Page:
bryanm
4th April 2009, 13:32
Sailed with many over the years. One used to fall asleep regularly in the officers bar wearing his empire built shorts and boxers with the result that his meat & two veg used to be on display to everyone. Another one used to race a motorbike around the boat deck until one day he crashed and took all the skin off one side of his face. Yet another whenever he was wearing a boiler suit would fart and pull it over his head to get the full aroma. Another of his things was to pick his nose and roll it in his fingers and then eat it.

Tai Pan
4th April 2009, 14:38
On "Ulysses" the old man could not for the life of him open his safe.
I was called in, it was a bit awkward, however soon got the knack. the end result was always a G&T from his tiger

tedc
4th June 2009, 21:04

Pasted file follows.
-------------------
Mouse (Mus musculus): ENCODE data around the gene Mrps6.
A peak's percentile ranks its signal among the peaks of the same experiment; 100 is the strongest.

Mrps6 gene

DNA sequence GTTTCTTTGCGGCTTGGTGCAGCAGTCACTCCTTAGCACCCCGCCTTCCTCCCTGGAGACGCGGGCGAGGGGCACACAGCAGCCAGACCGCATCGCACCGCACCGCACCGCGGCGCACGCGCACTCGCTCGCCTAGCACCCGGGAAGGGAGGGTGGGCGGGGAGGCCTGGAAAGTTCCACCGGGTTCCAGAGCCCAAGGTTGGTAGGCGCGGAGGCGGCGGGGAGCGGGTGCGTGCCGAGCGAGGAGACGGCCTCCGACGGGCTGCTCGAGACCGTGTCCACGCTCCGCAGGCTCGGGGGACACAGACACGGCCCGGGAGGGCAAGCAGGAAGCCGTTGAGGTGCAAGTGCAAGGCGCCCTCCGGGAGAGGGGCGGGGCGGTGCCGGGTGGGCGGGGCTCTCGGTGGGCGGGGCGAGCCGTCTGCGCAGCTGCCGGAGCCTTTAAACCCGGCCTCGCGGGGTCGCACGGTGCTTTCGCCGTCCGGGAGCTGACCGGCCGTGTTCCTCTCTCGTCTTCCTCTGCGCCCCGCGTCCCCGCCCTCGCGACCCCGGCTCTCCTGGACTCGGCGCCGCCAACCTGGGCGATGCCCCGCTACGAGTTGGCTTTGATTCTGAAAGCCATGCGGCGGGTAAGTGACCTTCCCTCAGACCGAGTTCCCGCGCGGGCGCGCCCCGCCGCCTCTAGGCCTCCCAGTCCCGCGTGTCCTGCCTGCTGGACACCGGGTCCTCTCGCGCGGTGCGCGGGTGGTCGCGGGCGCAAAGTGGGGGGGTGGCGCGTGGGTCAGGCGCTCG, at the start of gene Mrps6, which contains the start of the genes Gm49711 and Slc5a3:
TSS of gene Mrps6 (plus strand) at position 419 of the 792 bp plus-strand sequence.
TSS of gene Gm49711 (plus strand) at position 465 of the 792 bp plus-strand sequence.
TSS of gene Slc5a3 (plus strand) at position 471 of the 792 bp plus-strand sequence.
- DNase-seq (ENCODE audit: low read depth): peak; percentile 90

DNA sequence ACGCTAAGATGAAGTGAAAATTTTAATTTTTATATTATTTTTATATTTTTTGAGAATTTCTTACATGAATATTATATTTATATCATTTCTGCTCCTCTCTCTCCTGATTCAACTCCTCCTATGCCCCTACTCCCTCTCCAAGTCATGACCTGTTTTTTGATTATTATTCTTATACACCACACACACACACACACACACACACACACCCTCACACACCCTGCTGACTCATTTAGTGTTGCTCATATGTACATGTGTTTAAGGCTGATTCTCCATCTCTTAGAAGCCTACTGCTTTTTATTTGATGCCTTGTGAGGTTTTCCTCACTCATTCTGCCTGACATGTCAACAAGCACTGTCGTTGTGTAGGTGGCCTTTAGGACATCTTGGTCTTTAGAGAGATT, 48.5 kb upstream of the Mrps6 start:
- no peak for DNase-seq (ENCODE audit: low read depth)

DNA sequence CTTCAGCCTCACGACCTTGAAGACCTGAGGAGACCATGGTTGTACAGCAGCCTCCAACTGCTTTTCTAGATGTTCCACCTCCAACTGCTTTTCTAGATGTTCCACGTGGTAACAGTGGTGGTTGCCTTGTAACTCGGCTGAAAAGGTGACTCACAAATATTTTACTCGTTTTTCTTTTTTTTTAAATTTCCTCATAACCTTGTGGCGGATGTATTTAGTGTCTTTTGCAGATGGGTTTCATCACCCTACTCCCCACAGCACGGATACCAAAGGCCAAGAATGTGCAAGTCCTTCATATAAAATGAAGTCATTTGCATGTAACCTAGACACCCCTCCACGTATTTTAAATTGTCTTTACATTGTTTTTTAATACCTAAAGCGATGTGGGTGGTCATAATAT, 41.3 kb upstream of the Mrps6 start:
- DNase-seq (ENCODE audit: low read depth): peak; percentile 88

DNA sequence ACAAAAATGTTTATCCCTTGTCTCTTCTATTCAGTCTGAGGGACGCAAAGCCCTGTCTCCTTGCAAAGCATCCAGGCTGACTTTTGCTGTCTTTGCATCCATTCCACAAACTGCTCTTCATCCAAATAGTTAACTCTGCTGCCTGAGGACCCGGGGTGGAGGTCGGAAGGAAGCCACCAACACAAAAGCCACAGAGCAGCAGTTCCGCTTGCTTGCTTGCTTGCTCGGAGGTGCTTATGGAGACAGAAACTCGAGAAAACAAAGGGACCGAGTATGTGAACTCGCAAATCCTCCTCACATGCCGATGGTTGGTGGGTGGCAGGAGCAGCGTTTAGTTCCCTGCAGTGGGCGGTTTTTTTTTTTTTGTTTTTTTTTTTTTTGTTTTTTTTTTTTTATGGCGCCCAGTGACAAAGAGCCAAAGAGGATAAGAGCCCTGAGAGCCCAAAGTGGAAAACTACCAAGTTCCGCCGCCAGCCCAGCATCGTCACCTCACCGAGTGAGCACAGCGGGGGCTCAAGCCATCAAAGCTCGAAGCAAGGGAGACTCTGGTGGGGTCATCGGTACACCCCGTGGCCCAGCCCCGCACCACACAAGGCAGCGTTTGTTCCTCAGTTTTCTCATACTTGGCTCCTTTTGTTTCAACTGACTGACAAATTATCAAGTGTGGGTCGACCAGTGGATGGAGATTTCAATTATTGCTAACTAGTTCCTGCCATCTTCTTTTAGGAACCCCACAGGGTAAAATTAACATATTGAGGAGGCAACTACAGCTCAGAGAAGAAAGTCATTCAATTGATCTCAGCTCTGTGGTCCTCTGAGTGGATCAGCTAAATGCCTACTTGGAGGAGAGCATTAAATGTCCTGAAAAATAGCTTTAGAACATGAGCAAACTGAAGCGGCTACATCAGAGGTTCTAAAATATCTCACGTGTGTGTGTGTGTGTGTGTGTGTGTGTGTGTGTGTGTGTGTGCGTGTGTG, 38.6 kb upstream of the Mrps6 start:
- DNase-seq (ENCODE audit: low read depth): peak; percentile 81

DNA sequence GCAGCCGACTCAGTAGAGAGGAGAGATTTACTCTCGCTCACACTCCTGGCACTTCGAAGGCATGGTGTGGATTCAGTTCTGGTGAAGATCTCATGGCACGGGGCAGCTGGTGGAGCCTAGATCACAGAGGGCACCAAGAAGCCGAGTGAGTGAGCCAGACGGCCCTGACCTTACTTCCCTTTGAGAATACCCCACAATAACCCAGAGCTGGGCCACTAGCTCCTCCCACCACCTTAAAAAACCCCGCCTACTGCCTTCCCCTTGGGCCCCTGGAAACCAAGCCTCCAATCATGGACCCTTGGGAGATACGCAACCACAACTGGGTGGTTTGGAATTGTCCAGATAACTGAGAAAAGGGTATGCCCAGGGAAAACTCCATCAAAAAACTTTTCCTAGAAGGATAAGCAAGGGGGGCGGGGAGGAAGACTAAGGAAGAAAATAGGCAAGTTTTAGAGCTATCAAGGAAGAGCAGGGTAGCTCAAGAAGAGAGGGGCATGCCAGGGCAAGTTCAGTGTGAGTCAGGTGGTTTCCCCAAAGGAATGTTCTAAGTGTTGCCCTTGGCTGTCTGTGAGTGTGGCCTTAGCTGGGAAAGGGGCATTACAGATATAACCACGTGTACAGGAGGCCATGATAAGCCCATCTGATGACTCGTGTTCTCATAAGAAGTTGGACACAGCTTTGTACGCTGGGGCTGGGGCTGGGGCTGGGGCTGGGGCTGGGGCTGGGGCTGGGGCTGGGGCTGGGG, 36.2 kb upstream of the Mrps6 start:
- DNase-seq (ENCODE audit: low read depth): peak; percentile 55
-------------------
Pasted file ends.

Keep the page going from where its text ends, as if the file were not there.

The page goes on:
Captain Evans, in Brocks, was not very tall at all.

What's more, he tended to have a big chip on his epaulette for anyone who was taller than him - or heavier!

(not difficult because he looked to be about 5 ft 5 and weigh very little! I seem to recall he had to stand on a box to look through the glass spinning thingee on the bridge!))

It was not unusual to find oneself being made to climb onto a set of scales, on the wing of the bridge, and/or be ordered to run round the deck a few times in order to keep fit.

I'd have a hell of a problem with him these days!!!!!

(Jester)

Bill Davies
4th June 2009, 21:06
the glass spinning thingee on the bridge
(Jester)

There has got to be a part two to this one.

Pat Kennedy
4th June 2009, 21:49
There has got to be a part two to this one..